It’s Vinho Verde country
Called ‘green wine’ because of its youth rather than its hue, vinho verde is one of Portugal’s best-loved wines.
Light and slightly sparkling, according to the Count of Calheiros whose dinner parties are awash in vinho verde from his own vineyards, it’s virtually impossible to get drunk on this quaffable wine. Book yourself onto one of Inntravel’s manor house holidays and you can test the Count’s theory for yourself.
Follow in Rome’s footsteps
The towns and villages of the Minho are some of Portugal’s oldest and still carry the picturesque vestiges of their Roman occupation, particularly the bridges, the most spectacular of which is the footbridge that crosses the River Lima in Ponte de Lima. Dating back 2000 years, this beautiful icon of the town looks at its best reflected in the waters of the Lima at sunset.
Have dinner with a Count
In the village of Calheiros, you get to stay at the magnificent ancestral home of Count Francisco do Calheiros. Poised above the valley, its extensive vineyards and gardens spilling down the green hillside towards Ponte de Lima, this 17th-century manor house is considered one of Portugal’s finest, and has been the family seat of the Count for more than six centuries.
A wonderfully gregarious character who’s delighted to join his guests for dinner, the Count’s conversation flows as freely as his vinho verde. The perfect opportunity to put that theory of his to the test.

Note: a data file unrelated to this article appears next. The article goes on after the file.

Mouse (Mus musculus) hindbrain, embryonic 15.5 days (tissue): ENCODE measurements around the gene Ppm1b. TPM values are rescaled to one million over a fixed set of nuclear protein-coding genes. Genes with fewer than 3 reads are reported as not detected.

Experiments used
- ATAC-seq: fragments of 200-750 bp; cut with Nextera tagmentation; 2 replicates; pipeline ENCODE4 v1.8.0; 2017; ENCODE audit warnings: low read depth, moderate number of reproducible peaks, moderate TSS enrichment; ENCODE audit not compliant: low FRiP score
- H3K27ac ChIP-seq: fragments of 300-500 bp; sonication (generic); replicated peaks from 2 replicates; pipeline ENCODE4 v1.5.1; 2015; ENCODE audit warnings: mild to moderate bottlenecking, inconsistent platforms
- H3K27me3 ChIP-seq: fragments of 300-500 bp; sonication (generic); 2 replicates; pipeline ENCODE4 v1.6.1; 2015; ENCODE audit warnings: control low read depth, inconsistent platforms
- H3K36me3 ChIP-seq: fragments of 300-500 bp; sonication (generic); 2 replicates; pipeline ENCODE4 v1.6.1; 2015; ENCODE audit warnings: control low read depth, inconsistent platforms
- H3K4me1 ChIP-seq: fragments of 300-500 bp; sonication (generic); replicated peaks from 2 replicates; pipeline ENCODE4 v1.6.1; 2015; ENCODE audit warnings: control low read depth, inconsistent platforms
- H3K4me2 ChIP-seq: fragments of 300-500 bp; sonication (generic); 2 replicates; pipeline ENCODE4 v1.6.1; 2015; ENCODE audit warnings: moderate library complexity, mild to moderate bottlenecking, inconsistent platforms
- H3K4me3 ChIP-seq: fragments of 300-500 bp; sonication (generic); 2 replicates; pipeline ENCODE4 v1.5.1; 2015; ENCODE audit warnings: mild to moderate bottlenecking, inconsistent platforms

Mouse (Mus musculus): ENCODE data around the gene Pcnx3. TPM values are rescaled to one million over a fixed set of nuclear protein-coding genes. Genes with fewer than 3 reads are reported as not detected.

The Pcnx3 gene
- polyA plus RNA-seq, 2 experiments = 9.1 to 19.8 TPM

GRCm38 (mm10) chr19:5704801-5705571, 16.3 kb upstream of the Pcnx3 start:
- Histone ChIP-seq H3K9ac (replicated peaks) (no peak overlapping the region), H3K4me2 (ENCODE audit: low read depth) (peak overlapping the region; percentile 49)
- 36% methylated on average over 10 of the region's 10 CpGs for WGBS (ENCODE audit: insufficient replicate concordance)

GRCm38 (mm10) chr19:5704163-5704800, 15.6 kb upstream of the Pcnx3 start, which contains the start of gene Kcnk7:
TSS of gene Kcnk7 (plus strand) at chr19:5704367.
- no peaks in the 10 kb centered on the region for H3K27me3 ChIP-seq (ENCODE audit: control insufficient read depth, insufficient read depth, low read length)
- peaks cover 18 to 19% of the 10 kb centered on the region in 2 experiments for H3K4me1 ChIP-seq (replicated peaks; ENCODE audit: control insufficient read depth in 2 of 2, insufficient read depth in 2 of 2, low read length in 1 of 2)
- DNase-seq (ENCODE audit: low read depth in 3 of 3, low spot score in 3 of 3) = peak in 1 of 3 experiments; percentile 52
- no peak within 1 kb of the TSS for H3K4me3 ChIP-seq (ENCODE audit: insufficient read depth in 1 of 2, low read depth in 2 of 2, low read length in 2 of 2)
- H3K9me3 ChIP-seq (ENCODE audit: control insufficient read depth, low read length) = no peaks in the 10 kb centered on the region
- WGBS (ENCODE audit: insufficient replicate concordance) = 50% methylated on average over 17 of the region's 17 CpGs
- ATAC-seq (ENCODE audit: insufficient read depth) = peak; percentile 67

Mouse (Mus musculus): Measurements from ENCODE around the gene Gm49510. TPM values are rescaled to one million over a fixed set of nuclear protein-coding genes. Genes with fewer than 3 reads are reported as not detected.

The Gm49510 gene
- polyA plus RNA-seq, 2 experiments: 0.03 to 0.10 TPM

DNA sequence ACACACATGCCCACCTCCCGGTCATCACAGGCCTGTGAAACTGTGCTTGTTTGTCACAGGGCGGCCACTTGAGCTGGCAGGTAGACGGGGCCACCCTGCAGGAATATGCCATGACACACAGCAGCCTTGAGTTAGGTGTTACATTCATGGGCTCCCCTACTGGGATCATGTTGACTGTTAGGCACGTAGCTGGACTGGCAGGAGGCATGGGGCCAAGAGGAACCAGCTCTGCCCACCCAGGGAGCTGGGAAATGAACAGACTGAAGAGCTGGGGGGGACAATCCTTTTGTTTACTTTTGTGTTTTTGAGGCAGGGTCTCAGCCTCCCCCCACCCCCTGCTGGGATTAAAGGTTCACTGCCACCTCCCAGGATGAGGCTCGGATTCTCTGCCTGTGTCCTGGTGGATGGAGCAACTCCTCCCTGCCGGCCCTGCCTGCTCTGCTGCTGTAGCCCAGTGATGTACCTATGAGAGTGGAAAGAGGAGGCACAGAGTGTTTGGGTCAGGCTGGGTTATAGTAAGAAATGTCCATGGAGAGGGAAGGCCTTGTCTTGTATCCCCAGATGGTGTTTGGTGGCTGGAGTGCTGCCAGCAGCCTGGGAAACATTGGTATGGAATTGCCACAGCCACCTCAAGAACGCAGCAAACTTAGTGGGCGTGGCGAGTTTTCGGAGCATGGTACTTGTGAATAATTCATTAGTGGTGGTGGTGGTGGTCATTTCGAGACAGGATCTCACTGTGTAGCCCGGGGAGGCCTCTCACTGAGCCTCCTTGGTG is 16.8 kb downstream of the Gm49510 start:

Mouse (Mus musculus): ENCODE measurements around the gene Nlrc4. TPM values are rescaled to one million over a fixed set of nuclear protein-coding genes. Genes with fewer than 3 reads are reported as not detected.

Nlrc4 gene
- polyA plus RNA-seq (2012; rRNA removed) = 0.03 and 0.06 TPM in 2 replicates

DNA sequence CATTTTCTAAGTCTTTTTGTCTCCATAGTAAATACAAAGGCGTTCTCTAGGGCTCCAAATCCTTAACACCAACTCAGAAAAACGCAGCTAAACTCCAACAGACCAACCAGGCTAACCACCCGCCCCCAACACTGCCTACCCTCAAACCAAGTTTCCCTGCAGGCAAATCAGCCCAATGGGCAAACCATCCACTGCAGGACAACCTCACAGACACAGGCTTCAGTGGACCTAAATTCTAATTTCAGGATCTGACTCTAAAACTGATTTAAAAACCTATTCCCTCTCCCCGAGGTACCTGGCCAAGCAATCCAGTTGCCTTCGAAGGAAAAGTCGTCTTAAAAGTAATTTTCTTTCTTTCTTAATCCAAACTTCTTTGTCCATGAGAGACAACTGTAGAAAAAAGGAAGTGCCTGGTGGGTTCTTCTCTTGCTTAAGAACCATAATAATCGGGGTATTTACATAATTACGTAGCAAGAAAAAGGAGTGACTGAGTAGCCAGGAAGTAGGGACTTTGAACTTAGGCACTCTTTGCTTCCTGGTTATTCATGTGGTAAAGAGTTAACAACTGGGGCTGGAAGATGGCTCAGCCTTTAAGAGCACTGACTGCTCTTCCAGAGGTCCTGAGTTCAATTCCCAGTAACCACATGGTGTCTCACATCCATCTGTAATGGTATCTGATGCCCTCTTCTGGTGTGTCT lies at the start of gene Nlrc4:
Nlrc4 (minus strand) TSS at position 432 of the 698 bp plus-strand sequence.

Try the Sarrabulho
If you’re the sort of person whose face contorts at the mere mention of such delicacies as fried liver or stewed kidneys, this is not something you’re going to want to try but if you’re a foodie who’s willing to look beyond the “ewww!” factor, you’ll love sarrabulho.
One of the region’s culinary specialities, sarrabulho is two meals in one; not only do you get a plate piled high with cuts of meat and pieces of blood sausage (was that a “ewww” I heard?) but you also get a steaming bowl of rice cooked in pig’s blood and spices. Yum.
Minho Region of Portugal Facts
- The Capital of the Minho Region is: Braga, Portugal
- What airports in Portugal are closest to Minh? Porto is the closest airport. Braga is 1 hour by train from Porto.
- How many train services are there a day from Porto to Braga? 11 – 14 trains a day
- Can you travel by train from Lisbon to Braga? 8 – 11 trains make the 5 hour 30 minute journey daily from Lisbon to Braga.
- Can you hire a car from Porto? How long does it take to drive? Yes you can hire a car from Porto. The journey is 1 hour.
- Can you take a bus from Porto to Braga? Buses run from Porto to Braga every 30 minutes and takes between 60 – 70 minutes.
- Can you take a bus from Lisbon to Braga? The bus service from Lisbon takes 4 hours 30 minutes and there are between 8 – 11 services daily.
- Can I stay in unique manor houses in the Minho region? Yes, you can click here for more information.
- If you have 5 days in Portugal or even 8 days in Portugal would you travel to Minho? Yes, of course. The region has so much to offer the visitor however many days you have available
- How far is Minho from the Algarve in Portugal? It is 633 km from the Algarve.
Minho Portugal Weather: Best Time To Visit
The busiest time to visit Minho is in summer between the months of May and August which is also the hottest time. May is the busiest month for tourists, followed by August then July.
A milder climate can be experienced in Spring and Autumn. In winter you can expect snow and temperatures on average around 12 degrees.
Is it safe to travel to Minho
The latest report dated December 2018 states there are no travel advisories or warnings.